We start fall Thursday, and a relatively quiet and warm start to the meteorological season it will be.
Although we did record rainfall this past week, the totals were lower than earlier periods in August and certainly of July.
The combination of monsoonal moisture, a former tropical disturbance, and a stalled frontal/low pressure system accounted for the abundance of water from Texas to Alabama.
Like much of the summer, the central mountains of Colorado had water, but the plains and northwest corner of the state are in a rather dismal 7-day period.
The latest drought monitor was released Thursday.
It's nice to see parts of the state, the central mountains/Divide out of dry and drought classification. It was nice not seeing our summer sky filled with wildfire smoke for a change, isn't it?!
Still, more than 87% of the state is considered dry to in a drought classification based on our water supply and ecological impact.
During the next seven days, the precipitation outlook remains drier than average. Here's the estimated total precipitation for the week:
The best chance for some rain will be with daily thunderstorms on the mountains. Wednesday, perhaps, will be the metro area's best chance to see some storminess.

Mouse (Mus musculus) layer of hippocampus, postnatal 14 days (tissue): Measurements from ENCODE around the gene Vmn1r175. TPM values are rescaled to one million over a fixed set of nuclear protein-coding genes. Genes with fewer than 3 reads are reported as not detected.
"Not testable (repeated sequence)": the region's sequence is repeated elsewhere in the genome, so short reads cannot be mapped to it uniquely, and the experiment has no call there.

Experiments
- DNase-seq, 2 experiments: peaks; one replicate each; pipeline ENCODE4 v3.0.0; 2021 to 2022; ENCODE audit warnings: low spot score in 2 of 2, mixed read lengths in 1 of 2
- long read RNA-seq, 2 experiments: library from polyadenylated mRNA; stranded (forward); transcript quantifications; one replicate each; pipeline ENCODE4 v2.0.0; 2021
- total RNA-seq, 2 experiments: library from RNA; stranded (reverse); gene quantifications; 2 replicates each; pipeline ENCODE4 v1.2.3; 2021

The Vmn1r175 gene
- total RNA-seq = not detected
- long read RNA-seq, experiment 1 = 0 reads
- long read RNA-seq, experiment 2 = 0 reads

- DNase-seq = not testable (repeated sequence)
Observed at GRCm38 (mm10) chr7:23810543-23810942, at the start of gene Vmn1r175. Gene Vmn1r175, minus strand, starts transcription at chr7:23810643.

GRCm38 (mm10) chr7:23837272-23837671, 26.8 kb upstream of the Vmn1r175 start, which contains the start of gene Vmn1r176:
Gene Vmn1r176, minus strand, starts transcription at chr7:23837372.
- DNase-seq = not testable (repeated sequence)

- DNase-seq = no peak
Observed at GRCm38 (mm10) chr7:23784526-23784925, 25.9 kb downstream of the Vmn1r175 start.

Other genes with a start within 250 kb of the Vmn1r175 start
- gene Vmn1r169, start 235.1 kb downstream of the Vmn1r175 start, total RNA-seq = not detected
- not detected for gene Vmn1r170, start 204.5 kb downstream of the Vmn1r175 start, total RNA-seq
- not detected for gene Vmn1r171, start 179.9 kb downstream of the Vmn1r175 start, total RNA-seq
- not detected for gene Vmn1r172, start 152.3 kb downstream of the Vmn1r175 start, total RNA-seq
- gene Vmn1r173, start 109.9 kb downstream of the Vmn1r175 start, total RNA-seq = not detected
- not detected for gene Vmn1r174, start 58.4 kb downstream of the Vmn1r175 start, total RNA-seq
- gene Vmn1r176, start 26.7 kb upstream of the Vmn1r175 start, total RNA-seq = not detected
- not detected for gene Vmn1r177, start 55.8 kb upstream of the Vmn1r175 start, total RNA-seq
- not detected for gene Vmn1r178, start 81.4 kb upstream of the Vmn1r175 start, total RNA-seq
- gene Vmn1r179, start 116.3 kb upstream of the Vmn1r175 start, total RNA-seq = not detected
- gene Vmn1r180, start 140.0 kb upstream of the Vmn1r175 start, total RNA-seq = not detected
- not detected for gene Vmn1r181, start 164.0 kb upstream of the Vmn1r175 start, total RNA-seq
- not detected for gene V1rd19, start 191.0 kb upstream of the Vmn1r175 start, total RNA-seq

So, drier days as we close summer and begin fall. Before someone writes complaining that fall doesn't start until September 22nd, that's the autumnal equinox when autumn begins...climate and weather use September 1st as the designation of the start of fall.
Does this mean it is going to be a hot week?
Well, for the time of year it will certainly be a warm one; Denver isn't done with 90° days yet.
The daily highs are within a handful of degrees of record highs. The current tally of 90° days for Denver this year sits at 56, including yesterday's high of 92.
56 is 3rd most to date on record.
We will continue climbing that tally board this week. If you are curious, the most 90-degree days in a year came last year.
47 days annually of 90°+ heat is the current 30-year average. This isn't to imply the year has been notably hot. For Denver, the year is 0.6° warmer than the 30-year moving average in 2022 to date.
For the long-term, what do we see. Well, for September, Colorado is between two wetter areas.
And, the long-term... La Niña remains: